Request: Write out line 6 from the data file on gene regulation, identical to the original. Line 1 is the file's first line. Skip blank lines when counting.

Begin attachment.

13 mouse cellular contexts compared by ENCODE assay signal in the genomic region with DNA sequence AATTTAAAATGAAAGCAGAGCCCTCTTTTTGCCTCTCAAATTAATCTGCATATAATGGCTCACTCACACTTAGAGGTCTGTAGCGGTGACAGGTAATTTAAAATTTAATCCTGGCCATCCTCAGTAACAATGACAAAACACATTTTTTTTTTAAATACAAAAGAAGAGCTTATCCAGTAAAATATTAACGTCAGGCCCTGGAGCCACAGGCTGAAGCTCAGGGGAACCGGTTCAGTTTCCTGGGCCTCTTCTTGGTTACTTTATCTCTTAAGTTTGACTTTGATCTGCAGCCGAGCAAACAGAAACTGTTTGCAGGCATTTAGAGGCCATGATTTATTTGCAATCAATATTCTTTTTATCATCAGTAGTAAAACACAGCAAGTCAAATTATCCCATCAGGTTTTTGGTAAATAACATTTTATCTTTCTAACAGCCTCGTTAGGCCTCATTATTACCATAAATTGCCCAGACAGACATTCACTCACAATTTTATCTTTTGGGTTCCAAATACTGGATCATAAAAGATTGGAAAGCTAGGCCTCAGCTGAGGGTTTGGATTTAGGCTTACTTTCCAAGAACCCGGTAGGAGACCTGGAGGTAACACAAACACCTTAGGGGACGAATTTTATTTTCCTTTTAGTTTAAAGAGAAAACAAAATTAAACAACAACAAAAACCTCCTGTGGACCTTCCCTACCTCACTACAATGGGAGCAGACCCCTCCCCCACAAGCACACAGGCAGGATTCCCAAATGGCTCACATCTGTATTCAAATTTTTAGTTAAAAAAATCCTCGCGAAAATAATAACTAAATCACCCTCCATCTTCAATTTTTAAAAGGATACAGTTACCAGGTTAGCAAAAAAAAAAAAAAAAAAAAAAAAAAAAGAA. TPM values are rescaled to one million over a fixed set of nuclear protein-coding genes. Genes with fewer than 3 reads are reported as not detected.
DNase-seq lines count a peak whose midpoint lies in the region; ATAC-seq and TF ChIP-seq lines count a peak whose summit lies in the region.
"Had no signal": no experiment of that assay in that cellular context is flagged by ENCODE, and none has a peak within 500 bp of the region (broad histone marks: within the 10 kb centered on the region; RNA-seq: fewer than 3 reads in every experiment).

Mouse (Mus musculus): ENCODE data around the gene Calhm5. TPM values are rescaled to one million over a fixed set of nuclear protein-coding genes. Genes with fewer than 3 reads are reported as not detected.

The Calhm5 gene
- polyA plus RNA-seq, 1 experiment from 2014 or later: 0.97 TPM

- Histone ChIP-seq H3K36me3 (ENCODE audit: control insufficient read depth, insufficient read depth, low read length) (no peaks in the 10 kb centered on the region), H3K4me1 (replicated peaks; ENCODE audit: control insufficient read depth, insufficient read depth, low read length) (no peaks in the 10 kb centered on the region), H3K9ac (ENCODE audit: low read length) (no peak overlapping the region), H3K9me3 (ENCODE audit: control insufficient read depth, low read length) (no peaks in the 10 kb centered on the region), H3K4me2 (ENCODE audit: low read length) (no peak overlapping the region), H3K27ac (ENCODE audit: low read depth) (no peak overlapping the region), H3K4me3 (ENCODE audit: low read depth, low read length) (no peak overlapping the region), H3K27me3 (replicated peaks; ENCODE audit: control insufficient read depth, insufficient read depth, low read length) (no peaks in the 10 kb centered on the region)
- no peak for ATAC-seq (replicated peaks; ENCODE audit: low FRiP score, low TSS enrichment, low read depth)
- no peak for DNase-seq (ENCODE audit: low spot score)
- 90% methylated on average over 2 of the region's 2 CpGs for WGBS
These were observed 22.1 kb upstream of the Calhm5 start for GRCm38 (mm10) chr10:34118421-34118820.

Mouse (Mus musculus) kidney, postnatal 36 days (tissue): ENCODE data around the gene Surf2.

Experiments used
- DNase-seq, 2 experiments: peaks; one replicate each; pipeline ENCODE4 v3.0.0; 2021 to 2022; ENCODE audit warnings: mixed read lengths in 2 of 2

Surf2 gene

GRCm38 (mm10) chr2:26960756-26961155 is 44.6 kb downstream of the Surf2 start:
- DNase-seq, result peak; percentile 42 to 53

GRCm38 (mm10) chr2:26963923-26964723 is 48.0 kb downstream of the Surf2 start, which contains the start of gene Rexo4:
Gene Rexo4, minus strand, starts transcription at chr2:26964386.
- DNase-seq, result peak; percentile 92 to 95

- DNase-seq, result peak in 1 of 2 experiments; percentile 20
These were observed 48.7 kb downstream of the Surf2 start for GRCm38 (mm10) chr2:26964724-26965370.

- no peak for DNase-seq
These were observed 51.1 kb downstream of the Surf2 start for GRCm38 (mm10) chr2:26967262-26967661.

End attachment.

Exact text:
- polyA plus RNA-seq, 1 experiment from 2014 or later: 0.97 TPM